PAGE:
Adam teaches 7th grade Life Science in Watts, Los Angeles. Obsessed with insects since birth,he has spent a lifetime exploring how tiny creatures give us big ideas. This is especially helpful in urban settings, where it’s easy to lose touch with the environment we depend on. He deploys his substantial bug zoo to help rebuild that connection. “You can’t ask someone to protect what they don’t love, and you can’t ask someone to love what they don’t know,” says Adam. “Bugs are a means to give students ownership over some small piece of nature, and this fosters a sense of responsibility for the world at large.” Adam’s work on insects –primarily ants- has led to collaborations with Harvard, Duke, Stanford, and NASA Astrobiology- the search for extraterrestrial life. His tales of the people he has met while looking for bugs have brought him to the TEDx stage, and served as the basis for Bug Bites, a kids science show he hosts on PBS and KCET.
Jon Mullen was born in Nepal, adopted into an American Family as an infant, and then managed to grow up all over the world until age 15. Being homeschooled, he had plenty of time to spend exploring the planet around him. He maintains his deep passion for science.Jon began his teaching career in South America. Then it was on to Tennessee, Georgia, and North Carolina, where he is the Science Lab teacher for 700 kids aged 5-10. Jon wants his students to experience a sense of awe each time they leave his classroom. He wants them to understand their grave responsibility to take care of our world. He wants them to ask questions, and to think critically. “If they’re not talking about science class at the dinner table, I haven’t done my job,” he says.Ask him and he’ll tell you he has the best job on the planet.
Alexandra Kuechenberg is an interdisciplinary artist, technologist, and Creative Director at the Frost Science Museum. Her projects are built around emerging interactive media technologies and are driven by her fascination with human perception. From 2006-2012 Alexandra led the design and development of numerous artworks for renowned light and space artist James Turrell. Her work for Turrell inspired her to explore alternate avenues of communicating the wonders of perception to wide audiences. In 2012 she founded the creative studio TO:SEE, a Miami based research and design practice. TO:SEE’s mission is to facilitate collaborative development of non-invasive technologies that facilitate authentic human and environmental connection. Since 2013, she has been building programs, exhibits and experiences for Miami’s new Frost Science Museum, set to open in Spring 2017. Alexandra holds a terminal degree in creative technology from NYU’s Interactive Technology Program and uses light as a jump rope.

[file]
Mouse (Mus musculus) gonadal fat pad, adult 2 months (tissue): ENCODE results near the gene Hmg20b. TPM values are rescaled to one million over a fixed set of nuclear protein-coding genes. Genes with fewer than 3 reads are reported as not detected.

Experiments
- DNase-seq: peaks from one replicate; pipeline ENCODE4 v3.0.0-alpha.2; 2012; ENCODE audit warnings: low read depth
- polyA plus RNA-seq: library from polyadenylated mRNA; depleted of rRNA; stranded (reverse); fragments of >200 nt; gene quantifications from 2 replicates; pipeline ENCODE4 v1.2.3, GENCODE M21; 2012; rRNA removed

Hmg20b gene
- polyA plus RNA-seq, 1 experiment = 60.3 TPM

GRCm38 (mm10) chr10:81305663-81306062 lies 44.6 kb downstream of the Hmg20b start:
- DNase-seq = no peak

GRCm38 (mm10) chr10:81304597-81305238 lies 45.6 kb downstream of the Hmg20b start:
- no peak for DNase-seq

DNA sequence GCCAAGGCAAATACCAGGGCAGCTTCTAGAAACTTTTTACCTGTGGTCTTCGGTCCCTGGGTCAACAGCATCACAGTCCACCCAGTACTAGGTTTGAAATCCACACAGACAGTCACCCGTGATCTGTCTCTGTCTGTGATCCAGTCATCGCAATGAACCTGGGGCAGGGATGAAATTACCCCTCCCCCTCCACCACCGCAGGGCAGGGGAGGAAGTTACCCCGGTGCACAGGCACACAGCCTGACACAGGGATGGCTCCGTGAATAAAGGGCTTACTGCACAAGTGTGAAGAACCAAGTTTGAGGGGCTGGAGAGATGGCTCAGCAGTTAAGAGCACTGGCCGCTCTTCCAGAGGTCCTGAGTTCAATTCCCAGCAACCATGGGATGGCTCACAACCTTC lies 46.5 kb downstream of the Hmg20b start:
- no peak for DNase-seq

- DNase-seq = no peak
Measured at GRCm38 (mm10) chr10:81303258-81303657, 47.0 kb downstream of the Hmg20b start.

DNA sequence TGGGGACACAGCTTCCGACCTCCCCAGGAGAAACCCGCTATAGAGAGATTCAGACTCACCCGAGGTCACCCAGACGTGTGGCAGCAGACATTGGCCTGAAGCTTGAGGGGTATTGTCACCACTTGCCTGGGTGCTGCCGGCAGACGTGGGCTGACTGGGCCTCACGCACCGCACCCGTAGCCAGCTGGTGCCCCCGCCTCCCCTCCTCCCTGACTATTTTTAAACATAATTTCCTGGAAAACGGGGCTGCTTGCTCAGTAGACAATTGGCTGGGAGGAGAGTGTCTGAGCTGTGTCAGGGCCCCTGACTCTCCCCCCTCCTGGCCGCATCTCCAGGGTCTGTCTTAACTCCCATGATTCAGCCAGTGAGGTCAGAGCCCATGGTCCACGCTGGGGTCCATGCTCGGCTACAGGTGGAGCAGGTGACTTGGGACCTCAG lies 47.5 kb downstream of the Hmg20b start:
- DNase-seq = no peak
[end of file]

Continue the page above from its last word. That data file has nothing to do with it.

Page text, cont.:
Douglas Robinson is a cell biologist who investigates how cells control their shapes for normal human health. His lab initially uses a model organism Dictyostelium to discover fundamental concepts and then applies these insights to human diseases, including cancer and lung disease. Doug’s lab has also built an outreach initiative for high school students from economically and educationally disadvantaged backgrounds. Based on the success of the high school program, Doug and his colleagues then created a pipeline effort called the Johns Hopkins Initiative for Careers in Science and Medicine (CSM). So far, CSM has served over 100 students from high school through postbaccalaureate levels. 100% of the high schoolers have matriculated into 4-year colleges, and some of the first group of postbaccalaureate students were just accepted into MD and MD/PhD programs. CSM’s overarching goal is to create opportunity for scholars to achieve success independent of socioeconomic background.